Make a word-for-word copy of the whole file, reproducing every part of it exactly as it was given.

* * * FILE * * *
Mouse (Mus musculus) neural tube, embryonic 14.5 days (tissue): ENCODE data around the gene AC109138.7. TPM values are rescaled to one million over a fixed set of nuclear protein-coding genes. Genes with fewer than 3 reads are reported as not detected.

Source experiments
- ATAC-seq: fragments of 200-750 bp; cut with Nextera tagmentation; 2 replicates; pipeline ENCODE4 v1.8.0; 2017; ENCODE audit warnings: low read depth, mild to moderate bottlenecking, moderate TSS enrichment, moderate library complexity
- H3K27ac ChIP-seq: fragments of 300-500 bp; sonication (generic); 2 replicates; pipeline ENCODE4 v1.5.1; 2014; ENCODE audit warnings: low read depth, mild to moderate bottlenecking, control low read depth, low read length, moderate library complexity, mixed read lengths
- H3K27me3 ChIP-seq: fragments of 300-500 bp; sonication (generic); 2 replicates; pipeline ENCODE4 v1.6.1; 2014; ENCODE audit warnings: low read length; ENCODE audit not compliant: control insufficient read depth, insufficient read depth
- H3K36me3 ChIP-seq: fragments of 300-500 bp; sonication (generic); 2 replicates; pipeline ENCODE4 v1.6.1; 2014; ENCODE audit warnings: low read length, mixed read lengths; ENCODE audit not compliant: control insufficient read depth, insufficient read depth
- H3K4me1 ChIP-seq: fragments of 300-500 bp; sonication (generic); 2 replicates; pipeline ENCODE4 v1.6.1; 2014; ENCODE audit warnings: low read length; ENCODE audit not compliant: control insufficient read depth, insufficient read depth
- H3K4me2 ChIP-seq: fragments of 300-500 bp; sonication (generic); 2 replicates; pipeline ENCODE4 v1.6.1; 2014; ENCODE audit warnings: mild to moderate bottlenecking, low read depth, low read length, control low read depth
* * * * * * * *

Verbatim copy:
Mouse (Mus musculus) neural tube, embryonic 14.5 days (tissue): ENCODE data around the gene AC109138.7. TPM values are rescaled to one million over a fixed set of nuclear protein-coding genes. Genes with fewer than 3 reads are reported as not detected.

Source experiments
- ATAC-seq: fragments of 200-750 bp; cut with Nextera tagmentation; 2 replicates; pipeline ENCODE4 v1.8.0; 2017; ENCODE audit warnings: low read depth, mild to moderate bottlenecking, moderate TSS enrichment, moderate library complexity
- H3K27ac ChIP-seq: fragments of 300-500 bp; sonication (generic); 2 replicates; pipeline ENCODE4 v1.5.1; 2014; ENCODE audit warnings: low read depth, mild to moderate bottlenecking, control low read depth, low read length, moderate library complexity, mixed read lengths
- H3K27me3 ChIP-seq: fragments of 300-500 bp; sonication (generic); 2 replicates; pipeline ENCODE4 v1.6.1; 2014; ENCODE audit warnings: low read length; ENCODE audit not compliant: control insufficient read depth, insufficient read depth
- H3K36me3 ChIP-seq: fragments of 300-500 bp; sonication (generic); 2 replicates; pipeline ENCODE4 v1.6.1; 2014; ENCODE audit warnings: low read length, mixed read lengths; ENCODE audit not compliant: control insufficient read depth, insufficient read depth
- H3K4me1 ChIP-seq: fragments of 300-500 bp; sonication (generic); 2 replicates; pipeline ENCODE4 v1.6.1; 2014; ENCODE audit warnings: low read length; ENCODE audit not compliant: control insufficient read depth, insufficient read depth
- H3K4me2 ChIP-seq: fragments of 300-500 bp; sonication (generic); 2 replicates; pipeline ENCODE4 v1.6.1; 2014; ENCODE audit warnings: mild to moderate bottlenecking, low read depth, low read length, control low read depth